As we passed through the town hunger hit us from all the climbing and swimming so we stopped at the restaurant Palomar where our waiter friend was anxious to hear we made it to the falls alright. He seated us in the garden, surrounded by a lush assemblage of tropical fruit and flowering trees. Bamboo rustled in the wind. A small dog greeted us as we sat, shaking his whole body as his wagging tail threatened to knock him over. Cold beers came alongside nachos with melted cheese, salsa and limes. We ate a delicious meal of fried cabrilla (sea bass) a la veracruzana.
We met the owner, Sergio, who enthusiastically shook us all by the hand. People come to his restaurant from all over the world so he was curious to hear of our hometowns and he knew something about each; Seattle, Pittsburg and Barcelona. He told us how when the restaurant first opened there was no road and the guests flew in bush planes to the small dirt strip airport. They came here to experience a true frontier town, an oasis in the desert where they hunted partritch and ate at the Restaurant Palomar.
By the time we loaded back into the car we were full, happy and ready for another adventure. We studied our map and saw the town of Aguas Callientes about 15 km further up the road. Our map didn’t show any of the small side streets and intersections we passed, but after asking for directions several times, and eventually by following the widest, smoothest road, we rolled to a stop at the end of the road next to several other cars plastered with Hertz, Avid and Budget stickers.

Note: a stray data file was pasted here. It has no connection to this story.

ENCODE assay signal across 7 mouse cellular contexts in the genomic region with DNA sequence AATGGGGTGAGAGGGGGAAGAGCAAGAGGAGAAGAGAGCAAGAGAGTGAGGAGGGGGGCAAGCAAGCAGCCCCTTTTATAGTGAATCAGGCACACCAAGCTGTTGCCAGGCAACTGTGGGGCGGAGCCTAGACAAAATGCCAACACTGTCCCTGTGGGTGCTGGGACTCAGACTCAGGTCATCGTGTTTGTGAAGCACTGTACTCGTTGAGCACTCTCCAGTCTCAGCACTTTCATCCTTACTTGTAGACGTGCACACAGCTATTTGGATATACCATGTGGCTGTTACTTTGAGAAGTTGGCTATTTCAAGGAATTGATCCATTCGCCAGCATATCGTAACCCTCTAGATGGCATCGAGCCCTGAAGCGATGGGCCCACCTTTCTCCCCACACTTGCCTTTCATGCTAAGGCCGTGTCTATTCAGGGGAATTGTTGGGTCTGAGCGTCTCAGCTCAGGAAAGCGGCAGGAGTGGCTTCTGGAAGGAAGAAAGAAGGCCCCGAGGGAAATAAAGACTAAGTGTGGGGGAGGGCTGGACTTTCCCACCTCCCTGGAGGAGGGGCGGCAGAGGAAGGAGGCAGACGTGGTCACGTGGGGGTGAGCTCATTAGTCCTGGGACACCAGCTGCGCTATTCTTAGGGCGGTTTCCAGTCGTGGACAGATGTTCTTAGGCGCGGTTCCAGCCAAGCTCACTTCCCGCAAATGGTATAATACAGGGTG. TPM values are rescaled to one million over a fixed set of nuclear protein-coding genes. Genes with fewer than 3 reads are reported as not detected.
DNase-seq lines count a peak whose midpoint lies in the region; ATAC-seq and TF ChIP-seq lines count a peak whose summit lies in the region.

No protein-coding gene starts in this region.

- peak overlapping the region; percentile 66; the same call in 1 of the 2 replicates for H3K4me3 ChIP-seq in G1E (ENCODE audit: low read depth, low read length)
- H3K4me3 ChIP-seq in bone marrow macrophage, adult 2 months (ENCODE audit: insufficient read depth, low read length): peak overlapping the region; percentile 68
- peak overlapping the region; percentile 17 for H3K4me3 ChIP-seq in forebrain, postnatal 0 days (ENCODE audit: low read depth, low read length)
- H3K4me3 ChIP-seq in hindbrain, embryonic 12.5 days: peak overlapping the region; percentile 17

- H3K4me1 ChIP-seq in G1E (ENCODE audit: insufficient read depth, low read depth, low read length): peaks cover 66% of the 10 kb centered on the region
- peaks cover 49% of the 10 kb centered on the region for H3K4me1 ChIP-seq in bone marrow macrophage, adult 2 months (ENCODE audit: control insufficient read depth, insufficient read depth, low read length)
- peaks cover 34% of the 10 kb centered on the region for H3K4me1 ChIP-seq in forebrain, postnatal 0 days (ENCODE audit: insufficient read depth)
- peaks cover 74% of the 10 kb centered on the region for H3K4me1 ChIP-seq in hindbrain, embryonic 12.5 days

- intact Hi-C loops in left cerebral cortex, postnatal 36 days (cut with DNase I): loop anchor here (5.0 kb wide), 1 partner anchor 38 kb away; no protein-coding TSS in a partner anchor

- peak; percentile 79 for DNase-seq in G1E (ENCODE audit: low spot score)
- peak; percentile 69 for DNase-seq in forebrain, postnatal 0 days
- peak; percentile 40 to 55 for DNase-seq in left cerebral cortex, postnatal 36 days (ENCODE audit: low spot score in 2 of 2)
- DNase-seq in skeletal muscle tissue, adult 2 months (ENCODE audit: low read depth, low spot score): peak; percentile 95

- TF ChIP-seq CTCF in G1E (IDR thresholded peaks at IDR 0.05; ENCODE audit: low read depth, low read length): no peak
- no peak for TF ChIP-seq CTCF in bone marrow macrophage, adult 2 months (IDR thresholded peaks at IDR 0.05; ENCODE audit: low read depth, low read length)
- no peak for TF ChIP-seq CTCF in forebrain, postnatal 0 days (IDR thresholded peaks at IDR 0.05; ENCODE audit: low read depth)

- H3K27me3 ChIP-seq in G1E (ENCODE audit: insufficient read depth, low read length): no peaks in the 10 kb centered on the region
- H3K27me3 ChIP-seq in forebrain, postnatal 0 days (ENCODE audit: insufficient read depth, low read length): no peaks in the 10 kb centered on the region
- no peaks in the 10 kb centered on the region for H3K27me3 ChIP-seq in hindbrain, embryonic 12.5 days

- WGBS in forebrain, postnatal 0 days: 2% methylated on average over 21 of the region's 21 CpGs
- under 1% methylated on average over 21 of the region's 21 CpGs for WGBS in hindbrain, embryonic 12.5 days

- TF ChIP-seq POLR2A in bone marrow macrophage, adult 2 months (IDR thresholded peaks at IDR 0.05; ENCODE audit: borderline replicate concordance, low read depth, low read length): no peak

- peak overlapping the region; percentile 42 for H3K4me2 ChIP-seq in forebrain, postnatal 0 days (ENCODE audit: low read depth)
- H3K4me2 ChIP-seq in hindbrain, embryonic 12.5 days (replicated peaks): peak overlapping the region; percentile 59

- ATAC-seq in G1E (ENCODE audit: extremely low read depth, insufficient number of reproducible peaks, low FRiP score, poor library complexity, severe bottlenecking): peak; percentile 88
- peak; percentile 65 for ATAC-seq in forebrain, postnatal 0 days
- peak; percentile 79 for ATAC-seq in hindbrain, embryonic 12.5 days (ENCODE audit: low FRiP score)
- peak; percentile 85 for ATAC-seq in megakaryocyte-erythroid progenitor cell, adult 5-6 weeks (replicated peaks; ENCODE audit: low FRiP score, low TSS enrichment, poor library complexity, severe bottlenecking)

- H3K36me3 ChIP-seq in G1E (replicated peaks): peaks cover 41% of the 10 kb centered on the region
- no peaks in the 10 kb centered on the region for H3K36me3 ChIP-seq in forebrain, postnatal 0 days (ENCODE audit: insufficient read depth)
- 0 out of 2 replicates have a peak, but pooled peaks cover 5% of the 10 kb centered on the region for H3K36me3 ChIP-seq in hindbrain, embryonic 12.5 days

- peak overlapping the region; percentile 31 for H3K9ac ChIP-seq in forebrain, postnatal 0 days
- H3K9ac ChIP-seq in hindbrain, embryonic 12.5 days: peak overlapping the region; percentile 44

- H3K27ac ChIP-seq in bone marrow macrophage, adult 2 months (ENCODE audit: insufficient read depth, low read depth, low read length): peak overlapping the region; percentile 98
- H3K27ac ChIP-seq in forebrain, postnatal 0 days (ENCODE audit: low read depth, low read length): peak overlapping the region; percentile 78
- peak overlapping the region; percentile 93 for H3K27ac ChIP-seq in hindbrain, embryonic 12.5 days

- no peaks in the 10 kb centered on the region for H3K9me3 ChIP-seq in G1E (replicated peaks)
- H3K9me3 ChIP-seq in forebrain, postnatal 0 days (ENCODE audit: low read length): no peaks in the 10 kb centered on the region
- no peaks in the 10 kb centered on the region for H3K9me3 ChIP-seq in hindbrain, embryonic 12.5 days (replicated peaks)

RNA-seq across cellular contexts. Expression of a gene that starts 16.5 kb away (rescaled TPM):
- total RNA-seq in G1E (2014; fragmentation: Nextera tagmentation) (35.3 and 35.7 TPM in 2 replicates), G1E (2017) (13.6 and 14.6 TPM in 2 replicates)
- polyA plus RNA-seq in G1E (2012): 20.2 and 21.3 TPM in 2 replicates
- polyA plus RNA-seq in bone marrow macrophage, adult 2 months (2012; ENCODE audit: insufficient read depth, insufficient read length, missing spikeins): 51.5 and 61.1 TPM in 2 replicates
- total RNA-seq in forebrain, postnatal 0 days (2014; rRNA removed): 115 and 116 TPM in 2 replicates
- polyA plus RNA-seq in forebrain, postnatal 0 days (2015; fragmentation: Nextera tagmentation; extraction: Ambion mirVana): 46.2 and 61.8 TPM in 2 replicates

We crossed the parking lot, towels and swimsuits in hand and walked across the river dam and took the trail upstream. We came out at the pool at the head of the dam where we could see on the opposite cliff wall a trickle of water streamed out of the rock and into the river. Here, someone had placed large river rocks in a circle, making a small ring around the warm water. Six people were packed into the small space, some only able to get their feet in. We casually asked one person, “Where is the hot springs?”
“You found it.” She said, “its right there.”
“Yep, but the river trail is very nice.” She continued, hoping we wouldn’t try to share the already crowded pool.
A bit disappointed at first we quickly forgot about the hot springs as we began climbing up the canyon, jumping from rock to rock up as we followed the river up. As we followed a narrow ledge above the river, our shoulders rubbed against the granite walls. We could see ahead a ledge of rock and a turn where the river continued. We scrambled and climbed to reach the ledge and when we hauled ourselves up, brushing the sand from our hands and knees and looked ahead, their lay pools of clear water connected by wispy threads of cascading water, granite boulders, dark and gray interlaced with white veins of minerals. Ahead rose another platform and another turn of the river. A dark path of granite ran straight 1 meter wide coursing directly up the valley like an undulating ribbon rolled out over the ledge, then dipped and continued like a paved sidewalk until, at the next turn, it continued straight up an impossible vertical canyon wall. Turn after turn we were confronted with the same decision, before us the geological paradise continued, barely scalable rocky passages, pools of water crossing back and forth across the canyon and yet another turn of the valley, alluring promising drawing us on to the next. We continued.